Golding is back
By Vernon Daley, Staff Reporter
Thursday, September 26, 2002
BRUCE GOLDING yesterday walked back into the fold of the Jamaica Labour Party (JLP), seven years after he resigned citing the party's reluctance to embrace fundamental political and constitutional reforms.
The JLP's Belmont Road headquarters, New Kingston, was the scene of frantic activity yesterday after news broke that Mr. Golding was on his way back to the party, following an agreement that would see much of his reform proposals being taken on board.
Party supporters and officers welcomed the move, saying it was what was needed to put zing back into the party's sagging election campaign.
"I think we have made a major breakthrough in getting some agreement on some major issues," Mr. Golding told The Gleaner yesterday after confirming his re-entry into the party.
At a campaign strategy meeting at Belmont Road, JLP Leader Edward Seaga told the party's candidates about the agreement, which hinge on seven main points.
Among the most critical of these is a commitment by the JLP to re-examine its position on adopting a US-style presidential model of Government, which Mr. Golding has advocated. A refusal by the party to embrace the presidential system was one of the major points of contention between Mr. Golding and the JLP and was largely responsible for his departure in the mid-1990s.
The party has agreed to this being
one of the options that would be placed before Jamaicans in a referendum, if it comes to power.
In a brief interview, Mr. Golding disclosed that he would be "hitting the road" with the intention of drumming up support for the JLP, which has been losing ground to the governing People's National Party (PNP) in recent political polls.
"What I need to do is to push this as a new thrust, as a new agenda to push this country forward," said the former JLP chairman.
Once seen as the likely successor to Mr. Seaga, Mr. Golding left the JLP in 1995 after a bitter public quarrel with his former mentor. He formed the National Democratic Movement (NDM), which railed against the country's old style, divisive politics and advocated reforming the Constitution along the US presidential model of Government.
Last year, Mr. Golding stepped down as president of the struggling third party after it failed to make a strong showing in the March 2001 St. Ann North East by-election, which the JLP won.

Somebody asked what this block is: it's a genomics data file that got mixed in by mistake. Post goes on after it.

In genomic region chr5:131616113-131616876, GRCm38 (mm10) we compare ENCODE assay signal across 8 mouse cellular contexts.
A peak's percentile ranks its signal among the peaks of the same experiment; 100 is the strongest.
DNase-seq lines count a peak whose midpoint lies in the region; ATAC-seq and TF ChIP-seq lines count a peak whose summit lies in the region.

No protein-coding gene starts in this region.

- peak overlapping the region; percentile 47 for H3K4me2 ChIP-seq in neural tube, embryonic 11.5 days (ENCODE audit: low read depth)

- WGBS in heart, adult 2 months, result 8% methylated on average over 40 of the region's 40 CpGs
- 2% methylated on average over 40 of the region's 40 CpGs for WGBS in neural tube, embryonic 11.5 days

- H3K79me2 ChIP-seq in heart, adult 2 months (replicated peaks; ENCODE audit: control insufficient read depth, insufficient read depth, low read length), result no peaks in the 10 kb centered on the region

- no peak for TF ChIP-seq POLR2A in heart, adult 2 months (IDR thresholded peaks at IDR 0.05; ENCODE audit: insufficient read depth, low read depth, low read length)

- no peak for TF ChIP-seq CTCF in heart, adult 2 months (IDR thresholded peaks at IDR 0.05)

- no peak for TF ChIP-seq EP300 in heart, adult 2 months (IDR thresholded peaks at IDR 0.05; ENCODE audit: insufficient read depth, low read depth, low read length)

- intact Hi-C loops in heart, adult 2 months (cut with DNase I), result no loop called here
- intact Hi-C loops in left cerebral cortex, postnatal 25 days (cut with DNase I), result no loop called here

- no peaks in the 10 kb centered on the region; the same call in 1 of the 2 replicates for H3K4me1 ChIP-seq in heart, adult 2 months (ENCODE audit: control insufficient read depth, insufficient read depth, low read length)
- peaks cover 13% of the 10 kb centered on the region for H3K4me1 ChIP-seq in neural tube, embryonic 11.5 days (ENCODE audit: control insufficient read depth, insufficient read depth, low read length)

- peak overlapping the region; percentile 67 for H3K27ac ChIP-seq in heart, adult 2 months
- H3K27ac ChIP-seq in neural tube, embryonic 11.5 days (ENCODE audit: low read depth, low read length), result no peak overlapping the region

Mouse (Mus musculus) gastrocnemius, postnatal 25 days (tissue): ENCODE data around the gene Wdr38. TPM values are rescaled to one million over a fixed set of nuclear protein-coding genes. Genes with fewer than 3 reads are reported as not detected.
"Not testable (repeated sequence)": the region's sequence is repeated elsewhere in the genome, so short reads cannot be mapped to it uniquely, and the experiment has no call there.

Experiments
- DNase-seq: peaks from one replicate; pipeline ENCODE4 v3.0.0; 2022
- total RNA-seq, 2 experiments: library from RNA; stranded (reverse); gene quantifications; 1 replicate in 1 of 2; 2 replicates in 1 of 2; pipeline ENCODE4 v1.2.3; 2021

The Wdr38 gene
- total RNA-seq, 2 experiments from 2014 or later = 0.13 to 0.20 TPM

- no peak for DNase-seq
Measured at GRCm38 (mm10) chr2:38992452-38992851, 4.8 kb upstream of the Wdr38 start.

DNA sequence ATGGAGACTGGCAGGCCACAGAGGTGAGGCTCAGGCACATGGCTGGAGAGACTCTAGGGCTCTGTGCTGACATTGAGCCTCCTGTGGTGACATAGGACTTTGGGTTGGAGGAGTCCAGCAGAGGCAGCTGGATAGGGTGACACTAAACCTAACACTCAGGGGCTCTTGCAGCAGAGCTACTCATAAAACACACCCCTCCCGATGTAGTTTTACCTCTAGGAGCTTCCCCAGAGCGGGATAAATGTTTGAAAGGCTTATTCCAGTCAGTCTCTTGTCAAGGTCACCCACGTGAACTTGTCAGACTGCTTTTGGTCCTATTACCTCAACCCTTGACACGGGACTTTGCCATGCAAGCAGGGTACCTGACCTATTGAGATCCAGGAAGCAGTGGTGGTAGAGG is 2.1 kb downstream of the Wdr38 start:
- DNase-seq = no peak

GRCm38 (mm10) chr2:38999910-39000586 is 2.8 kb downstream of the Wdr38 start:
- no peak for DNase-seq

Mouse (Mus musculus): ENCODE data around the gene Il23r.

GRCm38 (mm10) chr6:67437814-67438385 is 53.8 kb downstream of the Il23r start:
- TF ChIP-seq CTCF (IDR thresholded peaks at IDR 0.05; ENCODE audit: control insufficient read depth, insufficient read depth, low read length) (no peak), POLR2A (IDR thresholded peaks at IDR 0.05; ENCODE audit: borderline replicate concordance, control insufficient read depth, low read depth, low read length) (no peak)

Mr. Golding now hosts a radio talk show programme. However, over the last few days there has been intense speculation that he was on his way back to the JLP to help shore up its fortunes, going into the October 16 election.
Last night, Mr. Golding dismissed suggestions that he had betrayed the NDM's cause and that he now faced a daunting task in defending his credibility in the public arena.
"If someone looks at the principles that have been agreed and all that I've been saying with persistence over the last seven years, then they will see it as a different approach to achieve the changes that are necessary to Jamaica," he said.
He added that his decision to return to the JLP should be seen as an attempt at advancing the NDM's principles through a channel that is likely to yield faster results.
As part of the pact announced yesterday, the JLP has also agreed to develop initiatives to deal with tribal politics; strengthen provisions for dealing with corruption, through the establishment of a Special Prosecutor; and make special provisions to have a portion of the national budget set aside to be divided equally among constituencies.
Also included in the agreement is a commitment by the JLP to look again on its positions on term limits for leaders and a fixed election date; implement parliamentary reforms to have key committees chaired by Opposition members; as well as amend parliamentary procedures to have the Opposition Leader make statements as Ministers of Government now do.
1972: He defeated Prince Golding in the Western St. Catherine constituency running for the JLP.
1976: Was defeated by the PNP's Ruddy Lawson in South Western St. Catherine.
1979-1984: Member of the Electoral Advisory Committee (EAC).
1980: Did not contest the general election.
1983: Won in St. Catherine South in an election not
contested by the PNP.
1984: Became chairman of the JLP.
1989: Won the Central St. Catherine seat, beating the PNP's Vincent Edwards.
1993: Won the Central St. Catherine seat, beating the PNP's Clinton Davy.
1995: Resigned as JLP spokesman on finance and from the party. In October, he announced the formation of a third party launched as the National Democratic Movement (NDM) on Nov. 1.
1996: He became President of the NDM.
1997: He lost the Central St. Catherine constituency on the NDM's ticket to JLP's Olivia 'Babsy' Grange.
2001: Resigned as president of the NDM.